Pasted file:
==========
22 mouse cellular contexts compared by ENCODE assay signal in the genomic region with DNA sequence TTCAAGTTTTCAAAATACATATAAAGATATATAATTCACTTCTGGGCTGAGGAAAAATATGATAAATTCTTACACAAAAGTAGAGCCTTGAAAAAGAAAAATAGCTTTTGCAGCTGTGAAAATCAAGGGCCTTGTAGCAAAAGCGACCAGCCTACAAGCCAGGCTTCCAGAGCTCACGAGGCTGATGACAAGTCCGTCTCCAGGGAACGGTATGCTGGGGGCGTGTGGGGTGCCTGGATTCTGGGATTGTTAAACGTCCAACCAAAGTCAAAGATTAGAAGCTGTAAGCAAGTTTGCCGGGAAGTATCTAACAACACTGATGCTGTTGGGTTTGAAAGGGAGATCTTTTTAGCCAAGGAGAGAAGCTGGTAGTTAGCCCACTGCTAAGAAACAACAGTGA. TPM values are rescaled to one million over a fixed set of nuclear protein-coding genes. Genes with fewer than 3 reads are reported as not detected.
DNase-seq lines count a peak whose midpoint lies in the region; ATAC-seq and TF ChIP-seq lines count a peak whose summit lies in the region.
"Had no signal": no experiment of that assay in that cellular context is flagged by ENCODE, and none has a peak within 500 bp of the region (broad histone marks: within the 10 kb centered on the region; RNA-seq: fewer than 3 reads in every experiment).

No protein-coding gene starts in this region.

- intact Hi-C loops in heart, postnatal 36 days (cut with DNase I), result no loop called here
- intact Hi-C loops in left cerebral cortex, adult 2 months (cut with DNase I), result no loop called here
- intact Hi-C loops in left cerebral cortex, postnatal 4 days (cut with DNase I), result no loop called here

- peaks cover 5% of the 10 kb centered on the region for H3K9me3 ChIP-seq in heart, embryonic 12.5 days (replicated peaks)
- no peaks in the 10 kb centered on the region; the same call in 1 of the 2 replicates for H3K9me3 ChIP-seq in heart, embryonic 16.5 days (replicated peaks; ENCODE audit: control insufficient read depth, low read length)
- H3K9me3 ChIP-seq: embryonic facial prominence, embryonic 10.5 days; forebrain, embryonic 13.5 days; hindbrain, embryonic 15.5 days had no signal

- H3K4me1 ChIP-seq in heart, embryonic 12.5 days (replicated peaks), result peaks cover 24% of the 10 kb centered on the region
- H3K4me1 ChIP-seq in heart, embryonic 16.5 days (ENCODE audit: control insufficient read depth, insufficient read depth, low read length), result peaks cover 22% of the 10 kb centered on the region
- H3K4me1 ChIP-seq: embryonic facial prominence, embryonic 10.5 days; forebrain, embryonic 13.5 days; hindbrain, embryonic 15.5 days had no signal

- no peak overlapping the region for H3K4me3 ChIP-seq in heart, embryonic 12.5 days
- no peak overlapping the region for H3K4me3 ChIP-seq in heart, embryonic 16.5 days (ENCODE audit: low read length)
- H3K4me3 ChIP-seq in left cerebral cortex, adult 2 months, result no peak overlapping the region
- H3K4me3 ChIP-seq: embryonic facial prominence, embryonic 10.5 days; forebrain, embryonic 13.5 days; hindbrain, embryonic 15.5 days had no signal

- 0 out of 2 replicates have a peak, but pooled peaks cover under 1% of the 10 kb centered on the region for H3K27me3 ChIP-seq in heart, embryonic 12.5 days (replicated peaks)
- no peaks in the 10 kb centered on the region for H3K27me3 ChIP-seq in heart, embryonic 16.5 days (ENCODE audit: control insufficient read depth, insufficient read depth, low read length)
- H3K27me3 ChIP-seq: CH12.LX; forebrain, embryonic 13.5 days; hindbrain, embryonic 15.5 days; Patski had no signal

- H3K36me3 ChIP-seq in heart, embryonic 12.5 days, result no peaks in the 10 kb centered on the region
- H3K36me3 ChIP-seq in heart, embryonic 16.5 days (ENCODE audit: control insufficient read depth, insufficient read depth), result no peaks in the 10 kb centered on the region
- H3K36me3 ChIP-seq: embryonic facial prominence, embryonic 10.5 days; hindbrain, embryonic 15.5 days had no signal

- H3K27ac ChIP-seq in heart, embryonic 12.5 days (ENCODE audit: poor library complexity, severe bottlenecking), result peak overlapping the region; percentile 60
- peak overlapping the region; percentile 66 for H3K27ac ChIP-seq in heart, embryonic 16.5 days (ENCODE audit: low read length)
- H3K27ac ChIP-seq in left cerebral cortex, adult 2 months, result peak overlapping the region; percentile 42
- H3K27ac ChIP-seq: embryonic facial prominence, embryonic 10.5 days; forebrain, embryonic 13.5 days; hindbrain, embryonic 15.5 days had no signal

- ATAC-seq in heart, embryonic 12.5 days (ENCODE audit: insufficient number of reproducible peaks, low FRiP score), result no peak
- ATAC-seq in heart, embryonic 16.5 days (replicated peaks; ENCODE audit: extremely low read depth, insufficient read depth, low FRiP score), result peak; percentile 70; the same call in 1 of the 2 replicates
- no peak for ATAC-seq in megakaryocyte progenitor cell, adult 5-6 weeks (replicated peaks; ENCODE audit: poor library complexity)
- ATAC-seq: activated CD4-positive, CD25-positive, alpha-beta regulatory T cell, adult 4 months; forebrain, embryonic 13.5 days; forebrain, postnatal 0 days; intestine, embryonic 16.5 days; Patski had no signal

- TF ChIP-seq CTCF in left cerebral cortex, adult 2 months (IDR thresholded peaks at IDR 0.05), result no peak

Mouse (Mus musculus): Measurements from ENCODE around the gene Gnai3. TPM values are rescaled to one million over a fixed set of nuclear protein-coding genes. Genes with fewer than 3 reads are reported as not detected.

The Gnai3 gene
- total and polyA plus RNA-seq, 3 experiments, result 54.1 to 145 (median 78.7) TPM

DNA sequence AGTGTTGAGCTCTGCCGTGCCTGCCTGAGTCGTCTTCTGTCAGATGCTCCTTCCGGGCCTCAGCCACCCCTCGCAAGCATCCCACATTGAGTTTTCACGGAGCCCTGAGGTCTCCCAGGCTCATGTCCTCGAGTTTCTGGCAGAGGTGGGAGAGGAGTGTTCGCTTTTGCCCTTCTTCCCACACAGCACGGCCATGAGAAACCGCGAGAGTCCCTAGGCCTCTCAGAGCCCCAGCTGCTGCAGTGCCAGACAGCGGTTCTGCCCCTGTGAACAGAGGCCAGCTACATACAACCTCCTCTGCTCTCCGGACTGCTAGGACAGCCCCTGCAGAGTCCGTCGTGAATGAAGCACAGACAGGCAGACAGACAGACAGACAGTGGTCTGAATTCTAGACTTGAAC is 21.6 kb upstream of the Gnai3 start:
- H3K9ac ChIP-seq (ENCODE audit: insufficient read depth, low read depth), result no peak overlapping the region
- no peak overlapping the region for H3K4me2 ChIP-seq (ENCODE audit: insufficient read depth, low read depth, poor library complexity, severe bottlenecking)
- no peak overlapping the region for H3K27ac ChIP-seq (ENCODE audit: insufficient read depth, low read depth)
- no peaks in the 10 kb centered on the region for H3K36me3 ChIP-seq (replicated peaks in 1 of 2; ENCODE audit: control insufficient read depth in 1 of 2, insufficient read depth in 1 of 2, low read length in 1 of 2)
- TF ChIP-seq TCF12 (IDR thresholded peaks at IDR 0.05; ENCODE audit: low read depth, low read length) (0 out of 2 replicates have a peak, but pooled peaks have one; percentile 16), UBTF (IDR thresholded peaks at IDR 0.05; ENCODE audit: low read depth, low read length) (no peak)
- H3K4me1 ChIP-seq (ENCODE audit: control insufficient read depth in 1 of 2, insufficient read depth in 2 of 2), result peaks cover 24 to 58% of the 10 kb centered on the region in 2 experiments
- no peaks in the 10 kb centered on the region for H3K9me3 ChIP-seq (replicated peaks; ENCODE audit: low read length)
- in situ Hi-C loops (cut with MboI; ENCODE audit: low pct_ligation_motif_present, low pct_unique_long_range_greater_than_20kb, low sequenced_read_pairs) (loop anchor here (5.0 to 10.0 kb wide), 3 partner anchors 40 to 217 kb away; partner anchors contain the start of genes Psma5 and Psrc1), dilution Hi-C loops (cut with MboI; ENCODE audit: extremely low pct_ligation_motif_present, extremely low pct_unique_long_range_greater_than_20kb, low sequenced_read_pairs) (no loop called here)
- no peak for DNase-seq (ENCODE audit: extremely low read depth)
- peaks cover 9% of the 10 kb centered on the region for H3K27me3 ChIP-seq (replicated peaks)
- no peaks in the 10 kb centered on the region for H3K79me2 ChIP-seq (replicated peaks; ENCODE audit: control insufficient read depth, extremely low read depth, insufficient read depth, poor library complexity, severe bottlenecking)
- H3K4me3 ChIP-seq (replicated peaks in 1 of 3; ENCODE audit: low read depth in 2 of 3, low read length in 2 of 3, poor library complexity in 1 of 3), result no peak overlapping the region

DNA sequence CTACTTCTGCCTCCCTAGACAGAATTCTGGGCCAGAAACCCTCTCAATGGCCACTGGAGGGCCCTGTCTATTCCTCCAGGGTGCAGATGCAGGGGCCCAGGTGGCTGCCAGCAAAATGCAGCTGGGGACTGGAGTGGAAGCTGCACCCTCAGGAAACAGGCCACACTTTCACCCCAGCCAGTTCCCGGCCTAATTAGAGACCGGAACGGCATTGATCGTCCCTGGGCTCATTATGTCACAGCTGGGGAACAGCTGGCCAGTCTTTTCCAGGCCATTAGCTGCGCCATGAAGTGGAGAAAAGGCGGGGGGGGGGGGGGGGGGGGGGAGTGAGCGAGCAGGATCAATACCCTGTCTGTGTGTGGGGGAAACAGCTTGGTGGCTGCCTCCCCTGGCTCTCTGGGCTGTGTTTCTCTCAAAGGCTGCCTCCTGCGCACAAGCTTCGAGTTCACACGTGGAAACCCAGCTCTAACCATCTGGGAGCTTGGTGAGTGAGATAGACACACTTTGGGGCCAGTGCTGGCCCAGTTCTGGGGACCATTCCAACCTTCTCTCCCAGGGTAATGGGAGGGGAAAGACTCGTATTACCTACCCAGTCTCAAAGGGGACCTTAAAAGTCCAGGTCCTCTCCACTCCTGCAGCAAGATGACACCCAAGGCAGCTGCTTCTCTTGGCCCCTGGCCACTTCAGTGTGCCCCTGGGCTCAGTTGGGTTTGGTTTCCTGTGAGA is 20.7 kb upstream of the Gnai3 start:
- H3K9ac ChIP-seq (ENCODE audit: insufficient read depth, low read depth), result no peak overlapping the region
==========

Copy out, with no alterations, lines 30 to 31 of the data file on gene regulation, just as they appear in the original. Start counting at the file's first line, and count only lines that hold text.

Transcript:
- no peak for ATAC-seq in megakaryocyte progenitor cell, adult 5-6 weeks (replicated peaks; ENCODE audit: poor library complexity)
- ATAC-seq: activated CD4-positive, CD25-positive, alpha-beta regulatory T cell, adult 4 months; forebrain, embryonic 13.5 days; forebrain, postnatal 0 days; intestine, embryonic 16.5 days; Patski had no signal